In Harry Potter 6 (the film) Slughorn talks about the fish he got from Lily. When Lily died the fish had disappeared.

What enchantments can we expect to go away when the original caster perishes?

Voldemort gave Wormtail a silver hand, did the silver hand go away upon Voldemort's death? Would the enchantments over the cave which held the necklace vanish?

Obviously some enchantments seem to last forever, such as the sorting hat.

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    such as the sorting hat : Unless Godric Gryffindor is still alive, which sustains the enchantment dun dun duuuuuuun – Xantec Apr 17 '12 at 18:56

TL;DR: It is likely that most permanently enchanted items not using magical materials would be destroyed by the death of their creator.

Magic in the HPverse appears to be divisible into two broad categories, that I will arbitrarily call Conjuration and Enchantment.

Conjuration-type magic, such as Vingardium Leviosa, Crucio, and indeed most spells cast with a wand, requires continuous effort on the part of the caster, or its effect ends. (Spells such as Reparo or Avada Kedavra also fall in this category; while the result of the spell is permanent, its active effect is temporary.) (Portkeys likely also fall into this category: While they are usually made without magical materials, they likely contain a reservoir of magical power, sufficient for their use as transport.)

Enchantment-type magic, such as paintings, photographs, wands, and other artifacts, on the other hand, seems to be sustained indefinitely by its own innate magical power.

There is a third type of magic featured heavily, which is the Horcrux-type magic: It's tied to and sustained by the life force of the caster. While the specific case of horcruxes seems to be the other way around, we've only really seen one example of horcruxes at work. It's not unthinkable that if someone who made a horcrux was somehow destroyed without first destroying the horcruxes, the horcruxes would still become unenchanted. (It is possible, though not proven, that the Veil would be able to achieve this.) (Magical secrets also appear to be of or related to this type.)

Although the creation of artifacts is not explored in any great detail, it is likely that it relates to the magi-physical properties of the materials used; such as is the case with wands; similarly, it is known that magical photographs are cured with different or additional chemicals than mundane ones, and it is possible that the chemicals contain materials with magical properties, and presumably paints used in living paintings use similar magical materials. (Wands are briefly touched upon in HP1; and photographs are touched upon in HP2; paintings are never given an explicit explanation.)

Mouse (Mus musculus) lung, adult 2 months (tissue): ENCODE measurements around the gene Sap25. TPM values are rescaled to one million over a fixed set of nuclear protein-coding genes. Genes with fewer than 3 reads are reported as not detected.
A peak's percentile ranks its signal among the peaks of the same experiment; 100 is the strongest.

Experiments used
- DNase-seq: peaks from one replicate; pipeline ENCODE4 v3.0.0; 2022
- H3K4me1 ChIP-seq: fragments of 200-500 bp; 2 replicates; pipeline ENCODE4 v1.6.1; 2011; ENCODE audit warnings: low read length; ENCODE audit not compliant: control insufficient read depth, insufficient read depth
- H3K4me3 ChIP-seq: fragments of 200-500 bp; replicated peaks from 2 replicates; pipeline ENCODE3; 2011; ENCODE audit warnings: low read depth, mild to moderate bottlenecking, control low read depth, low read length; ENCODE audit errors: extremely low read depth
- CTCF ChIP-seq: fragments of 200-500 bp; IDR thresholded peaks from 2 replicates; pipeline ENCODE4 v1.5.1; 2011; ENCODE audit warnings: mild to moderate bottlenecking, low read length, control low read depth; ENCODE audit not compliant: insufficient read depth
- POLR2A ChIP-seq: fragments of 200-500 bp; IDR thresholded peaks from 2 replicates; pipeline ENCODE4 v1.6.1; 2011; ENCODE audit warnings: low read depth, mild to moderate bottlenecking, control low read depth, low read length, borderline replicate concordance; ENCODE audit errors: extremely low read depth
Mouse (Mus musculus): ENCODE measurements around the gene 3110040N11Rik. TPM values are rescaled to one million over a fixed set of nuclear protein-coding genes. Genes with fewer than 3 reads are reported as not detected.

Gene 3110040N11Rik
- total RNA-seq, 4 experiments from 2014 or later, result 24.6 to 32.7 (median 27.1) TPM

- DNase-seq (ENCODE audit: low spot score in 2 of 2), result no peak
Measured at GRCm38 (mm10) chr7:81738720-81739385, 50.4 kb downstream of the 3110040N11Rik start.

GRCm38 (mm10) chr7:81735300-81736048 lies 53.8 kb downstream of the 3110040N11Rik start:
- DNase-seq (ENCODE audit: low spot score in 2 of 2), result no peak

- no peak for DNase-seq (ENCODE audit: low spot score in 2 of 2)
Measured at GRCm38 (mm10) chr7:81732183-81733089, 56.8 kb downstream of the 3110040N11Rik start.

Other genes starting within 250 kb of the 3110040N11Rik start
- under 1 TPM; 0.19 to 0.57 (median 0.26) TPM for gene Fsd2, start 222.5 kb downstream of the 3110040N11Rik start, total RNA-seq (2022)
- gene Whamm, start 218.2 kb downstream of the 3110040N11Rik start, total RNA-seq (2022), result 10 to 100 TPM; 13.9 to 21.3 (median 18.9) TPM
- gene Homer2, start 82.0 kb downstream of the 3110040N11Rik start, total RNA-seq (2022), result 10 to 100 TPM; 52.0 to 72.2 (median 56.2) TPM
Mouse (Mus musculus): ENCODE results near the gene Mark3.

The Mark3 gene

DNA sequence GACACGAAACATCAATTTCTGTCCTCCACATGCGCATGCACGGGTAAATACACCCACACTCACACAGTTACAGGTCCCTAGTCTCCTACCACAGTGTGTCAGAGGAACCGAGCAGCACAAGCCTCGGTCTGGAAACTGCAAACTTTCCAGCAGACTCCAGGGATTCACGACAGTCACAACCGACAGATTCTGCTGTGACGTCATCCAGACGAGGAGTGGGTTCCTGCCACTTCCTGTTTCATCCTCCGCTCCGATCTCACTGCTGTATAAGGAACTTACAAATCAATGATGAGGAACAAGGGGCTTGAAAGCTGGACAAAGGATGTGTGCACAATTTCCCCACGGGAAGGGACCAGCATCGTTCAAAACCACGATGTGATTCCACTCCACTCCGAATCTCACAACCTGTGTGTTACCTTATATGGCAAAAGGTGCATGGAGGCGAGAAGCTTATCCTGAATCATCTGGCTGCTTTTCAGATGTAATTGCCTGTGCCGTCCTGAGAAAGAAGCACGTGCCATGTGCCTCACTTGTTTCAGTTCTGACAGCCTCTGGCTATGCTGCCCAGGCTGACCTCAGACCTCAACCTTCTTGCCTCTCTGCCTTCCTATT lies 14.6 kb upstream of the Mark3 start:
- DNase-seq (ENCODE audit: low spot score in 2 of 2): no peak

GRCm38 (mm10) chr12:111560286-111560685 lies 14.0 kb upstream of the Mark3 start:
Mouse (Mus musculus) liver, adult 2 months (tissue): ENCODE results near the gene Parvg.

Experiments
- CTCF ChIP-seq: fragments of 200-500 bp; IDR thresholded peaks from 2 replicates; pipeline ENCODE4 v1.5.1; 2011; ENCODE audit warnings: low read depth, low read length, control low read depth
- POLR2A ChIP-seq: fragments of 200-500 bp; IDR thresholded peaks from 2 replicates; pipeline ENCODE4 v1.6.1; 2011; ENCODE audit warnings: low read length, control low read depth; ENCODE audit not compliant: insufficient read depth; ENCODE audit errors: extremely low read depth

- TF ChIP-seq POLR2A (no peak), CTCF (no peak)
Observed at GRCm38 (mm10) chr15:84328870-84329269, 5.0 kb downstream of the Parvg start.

In other words; the fish Lily made was likely a crude form of horcrux, but instead of being inhabited by a fragment of Lily's soul, it was inhabited by and held together with a part of her aspirations, or simply her respect for Slughorn.

In the case of the silver hand, it was likely created in a similar fashion, and empowered by Voldemort's affection for Wormtail. This would also explain its reaction to his betrayal, which might simply have been an unintentional side effect of the force that empowered it. And yes, it likely disappeared when Voldemort died, or possibly even shortly after disposing of Wormtail, as his betrayal would effectively kill the power that bound it.

Edit: Regarding the Sorting Hat: Again, the exact details surrounding the sorting hat are vague, but it is similar to chess sets, and it is likely created by the use of magical cloth or thread, or simply cured using magical potions.


i think usually conjured items disappear and spells which can be associated with time as in those that you can tell if they are still cast(probably a barrier is a good example) will disappear. If you want specific details wait for more answers

  • -1 I don't really think this goes far enough in trying to answer the question to be an answer. – AncientSwordRage Apr 17 '12 at 19:45
  • I would like to disagree. I am laying out the general mechanics of the potter world based on the stories and evven if you get specific spells as answers, these mechanics form an important part and give a pattern to the data. – MozenRath Apr 17 '12 at 19:49
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    I'm not asking that it does, just enough to be considered a stand-alone answer. It's relying on other answers to complete itself. – AncientSwordRage Apr 17 '12 at 20:07
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    @MozenRath You are correct that, unless blatantly obnoxious, offensive or derogatory, most any answer that attempts to seriously answer a question is valid. Pureferret's vote (or any vote for that matter) is simply an indicator of a user's opinion on the quality of the post (form and/or filling). While you may not agree with all votes, they are simply the opinion of the person who cast it and are not necessarily meant to sway your opinion. Now, if a negative vote should tempt someone to try to improve the quality of their post, then everyone wins. – Xantec Apr 17 '12 at 20:22
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    I agree with @Pureferret. This answer has no sources and provides what MozenRath thinks. It's nothing more than a guess. This site is about answers that can be given as definitive, either through solid reasoning or because they're supported with facts. It is not about what we think happens. Note this answer has 2 down votes, no up votes, I've voted to delete it (and flagged it as more appropriate for a comment than an answer), and another user also finds it incomplete. That indicates there's a problem. The wise thing to do would be to fix the problem or delete it. – Tango Apr 17 '12 at 21:07

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